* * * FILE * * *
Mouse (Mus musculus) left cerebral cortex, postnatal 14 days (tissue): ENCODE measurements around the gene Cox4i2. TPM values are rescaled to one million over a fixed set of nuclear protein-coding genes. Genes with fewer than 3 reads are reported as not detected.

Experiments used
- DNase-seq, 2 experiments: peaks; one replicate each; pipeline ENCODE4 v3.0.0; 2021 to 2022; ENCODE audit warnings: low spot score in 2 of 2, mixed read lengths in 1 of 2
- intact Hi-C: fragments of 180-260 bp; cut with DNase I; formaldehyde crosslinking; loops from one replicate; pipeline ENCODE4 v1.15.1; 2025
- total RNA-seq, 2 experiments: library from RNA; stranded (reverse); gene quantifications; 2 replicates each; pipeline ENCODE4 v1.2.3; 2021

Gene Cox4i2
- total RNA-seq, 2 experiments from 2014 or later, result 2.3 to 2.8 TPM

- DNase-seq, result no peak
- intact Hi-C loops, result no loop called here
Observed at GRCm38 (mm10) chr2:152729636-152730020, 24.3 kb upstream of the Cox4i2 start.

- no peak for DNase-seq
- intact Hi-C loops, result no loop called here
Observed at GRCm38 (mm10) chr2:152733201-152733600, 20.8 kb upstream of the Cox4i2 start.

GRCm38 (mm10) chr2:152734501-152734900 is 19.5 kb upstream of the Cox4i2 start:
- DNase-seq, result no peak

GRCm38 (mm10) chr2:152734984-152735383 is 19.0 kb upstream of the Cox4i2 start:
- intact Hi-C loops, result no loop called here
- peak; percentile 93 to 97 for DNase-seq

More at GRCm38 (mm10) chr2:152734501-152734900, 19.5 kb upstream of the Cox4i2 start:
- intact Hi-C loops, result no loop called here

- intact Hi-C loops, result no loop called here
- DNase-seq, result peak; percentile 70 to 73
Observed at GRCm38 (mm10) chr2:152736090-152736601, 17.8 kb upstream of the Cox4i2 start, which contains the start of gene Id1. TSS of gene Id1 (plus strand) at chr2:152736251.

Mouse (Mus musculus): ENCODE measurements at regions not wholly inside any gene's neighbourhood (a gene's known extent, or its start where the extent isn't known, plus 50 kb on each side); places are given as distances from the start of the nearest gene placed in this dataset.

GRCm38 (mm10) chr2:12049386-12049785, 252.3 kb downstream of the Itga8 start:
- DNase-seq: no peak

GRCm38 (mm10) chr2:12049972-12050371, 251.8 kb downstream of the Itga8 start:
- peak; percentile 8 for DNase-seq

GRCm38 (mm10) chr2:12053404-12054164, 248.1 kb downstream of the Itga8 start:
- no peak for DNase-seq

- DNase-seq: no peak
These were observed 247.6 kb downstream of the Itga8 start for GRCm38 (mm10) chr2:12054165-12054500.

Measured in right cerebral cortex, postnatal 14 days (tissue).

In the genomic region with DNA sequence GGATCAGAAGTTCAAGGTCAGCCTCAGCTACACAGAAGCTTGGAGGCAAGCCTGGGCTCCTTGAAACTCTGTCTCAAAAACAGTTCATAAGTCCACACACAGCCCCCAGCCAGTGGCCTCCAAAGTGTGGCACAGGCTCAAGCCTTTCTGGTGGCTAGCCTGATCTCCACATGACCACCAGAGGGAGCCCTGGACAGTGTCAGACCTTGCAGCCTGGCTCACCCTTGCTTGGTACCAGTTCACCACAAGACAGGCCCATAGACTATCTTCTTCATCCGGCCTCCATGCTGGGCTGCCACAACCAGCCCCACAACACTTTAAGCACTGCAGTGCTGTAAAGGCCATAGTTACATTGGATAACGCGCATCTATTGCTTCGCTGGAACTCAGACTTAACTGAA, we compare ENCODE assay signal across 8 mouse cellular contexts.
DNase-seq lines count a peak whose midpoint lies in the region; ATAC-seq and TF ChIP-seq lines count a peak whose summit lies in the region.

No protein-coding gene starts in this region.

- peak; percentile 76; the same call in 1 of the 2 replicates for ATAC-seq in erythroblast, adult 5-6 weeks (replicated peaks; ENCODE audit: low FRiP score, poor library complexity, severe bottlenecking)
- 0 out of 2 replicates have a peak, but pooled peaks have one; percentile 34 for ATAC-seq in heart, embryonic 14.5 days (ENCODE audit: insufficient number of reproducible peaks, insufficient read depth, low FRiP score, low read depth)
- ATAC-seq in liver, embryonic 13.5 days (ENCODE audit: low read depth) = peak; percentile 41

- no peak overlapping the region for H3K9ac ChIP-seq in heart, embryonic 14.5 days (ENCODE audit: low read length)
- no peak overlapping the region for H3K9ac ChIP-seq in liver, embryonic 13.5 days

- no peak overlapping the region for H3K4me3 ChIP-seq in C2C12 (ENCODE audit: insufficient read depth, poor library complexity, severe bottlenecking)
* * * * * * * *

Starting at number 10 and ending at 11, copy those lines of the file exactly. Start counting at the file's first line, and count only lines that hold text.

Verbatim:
Observed at GRCm38 (mm10) chr2:152729636-152730020, 24.3 kb upstream of the Cox4i2 start.

- no peak for DNase-seq